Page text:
“Many people are interested in what China’s rise means, but few people are equipped to take advantage of what those opportunities mean,” says Weiss. 

I am deeply invested in the success of CAPS, and as we reflect on the first ten years, we have begun reshaping it into a premier program that showcases the college's internationalization efforts and expands its reach and scope academically within Cornell and with its partner, Peking University.

A Program Re-energized

The tenth anniversary has seen a re-examination and revitalization of the CAPS curriculum. The premier program showcases the college's internationalization efforts and expands its reach and scope academically within Cornell and with its partner, Peking University.

While CAPS students have previously focused primarily on political science and history as disciplines of central study, a renewed commitment has been made to broader intellectual endeavors involving China, including art, culture, and business. In addition to political science and history, students will be able to choose tracks emphasizing Economics and Commerce, Science and Technology, Arts and the Humanities -- or create a custom track.

Students Majoring in CAPS

Students in CAPS come from a wide range of backgrounds. The program’s goal, says Mertha, is to educate  students from across the Pacific as well as those born in the U.S., giving students a Chinese and Asian perspective in addition to that of their own country.

The program is kept deliberately small, with each class capped at 20. Often students double major w/economics, government, pre-med, and business. Mertha says that because of the internships and China study, “majors graduate with a perfect synergy of interests, skill sets and professional goals tightly packed together, directly related to what they want to do when they graduate. It’s exhilarating to see.”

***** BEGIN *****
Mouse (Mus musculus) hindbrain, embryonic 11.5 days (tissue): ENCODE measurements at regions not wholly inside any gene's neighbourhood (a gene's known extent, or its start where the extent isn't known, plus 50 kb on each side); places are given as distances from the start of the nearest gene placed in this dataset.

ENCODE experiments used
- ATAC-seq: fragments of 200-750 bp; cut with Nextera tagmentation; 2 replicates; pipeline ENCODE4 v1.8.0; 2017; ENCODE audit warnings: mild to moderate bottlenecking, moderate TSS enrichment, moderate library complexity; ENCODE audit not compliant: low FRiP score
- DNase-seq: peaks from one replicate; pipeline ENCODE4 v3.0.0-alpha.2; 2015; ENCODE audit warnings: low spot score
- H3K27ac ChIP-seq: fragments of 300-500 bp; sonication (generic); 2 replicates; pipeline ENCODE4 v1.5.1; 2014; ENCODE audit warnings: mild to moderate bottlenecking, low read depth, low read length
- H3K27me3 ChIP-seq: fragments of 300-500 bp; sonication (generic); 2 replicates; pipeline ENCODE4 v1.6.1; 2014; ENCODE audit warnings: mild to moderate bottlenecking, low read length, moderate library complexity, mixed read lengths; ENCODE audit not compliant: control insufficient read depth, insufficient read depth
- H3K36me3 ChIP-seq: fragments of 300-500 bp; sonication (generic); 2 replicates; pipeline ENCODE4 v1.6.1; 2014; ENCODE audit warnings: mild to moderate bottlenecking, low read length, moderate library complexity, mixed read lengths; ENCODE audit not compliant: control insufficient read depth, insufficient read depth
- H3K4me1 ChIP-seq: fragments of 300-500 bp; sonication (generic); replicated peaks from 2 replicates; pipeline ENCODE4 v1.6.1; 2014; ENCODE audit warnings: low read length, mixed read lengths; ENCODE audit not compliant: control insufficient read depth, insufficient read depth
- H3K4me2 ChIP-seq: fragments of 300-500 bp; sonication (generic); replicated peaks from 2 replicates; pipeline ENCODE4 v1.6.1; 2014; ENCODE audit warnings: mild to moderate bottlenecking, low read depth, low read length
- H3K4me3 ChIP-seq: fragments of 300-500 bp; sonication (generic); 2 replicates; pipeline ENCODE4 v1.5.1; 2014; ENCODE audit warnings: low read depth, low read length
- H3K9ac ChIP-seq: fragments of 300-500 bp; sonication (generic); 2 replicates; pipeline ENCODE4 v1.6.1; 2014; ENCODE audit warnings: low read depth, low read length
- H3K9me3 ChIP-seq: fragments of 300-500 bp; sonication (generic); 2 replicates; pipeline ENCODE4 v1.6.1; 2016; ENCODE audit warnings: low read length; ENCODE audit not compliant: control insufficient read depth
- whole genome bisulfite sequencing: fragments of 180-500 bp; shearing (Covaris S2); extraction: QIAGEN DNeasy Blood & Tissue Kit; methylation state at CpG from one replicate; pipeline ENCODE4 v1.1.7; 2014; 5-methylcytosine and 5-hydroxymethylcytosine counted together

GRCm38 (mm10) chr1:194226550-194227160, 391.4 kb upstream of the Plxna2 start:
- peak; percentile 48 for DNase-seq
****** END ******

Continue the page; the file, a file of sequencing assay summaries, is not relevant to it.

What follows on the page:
Linyihui Xu '15 describes her decision to double major in CAPS and economics as the most profound turning point in her Cornell life. Despite being from Shanghai, she says “I barely know my motherland as the liberal arts education is not that solid in China.” She changed her career goal from finance to “caring” public affairs, noting that the CAPS program “has equipped me with pre-professional research skills, expanded my vision in every perspective and helps me see a larger picture of my life.”

After CAPS

Graduates of CAPS have gone on to myriad careers. Justin Orr ’08 spent three years in Beijing working as a risk consultant advising multinational clients on crisis management and risk exposure in China before going on to law school at UC Berkeley. Jonathon Ray ’09 is a research associate at Defense Group Inc. and has published on security topics, most recently on China's neutron bomb program. Max Rothkopf ’08 is an MBA student at Harvard Business School, after spending four years as an analyst and associate at a private equity firm in Beijing, then two years in Abu Dhabi as a member of the Asia Pacific real estate team at ADIA.

 “China changes every day and we’re in the middle of it. We get to study this very dynamic relationship … and I think that’s what also really special about what we do and what we’re learning,” says Amanda Williams ’17.

Anna Hak yung Kook ’17 agrees. “This major is very relevant to the world around us. The U.S. China relationship is always changing and it will always be changing in the future, and we can play a factor in affecting that.”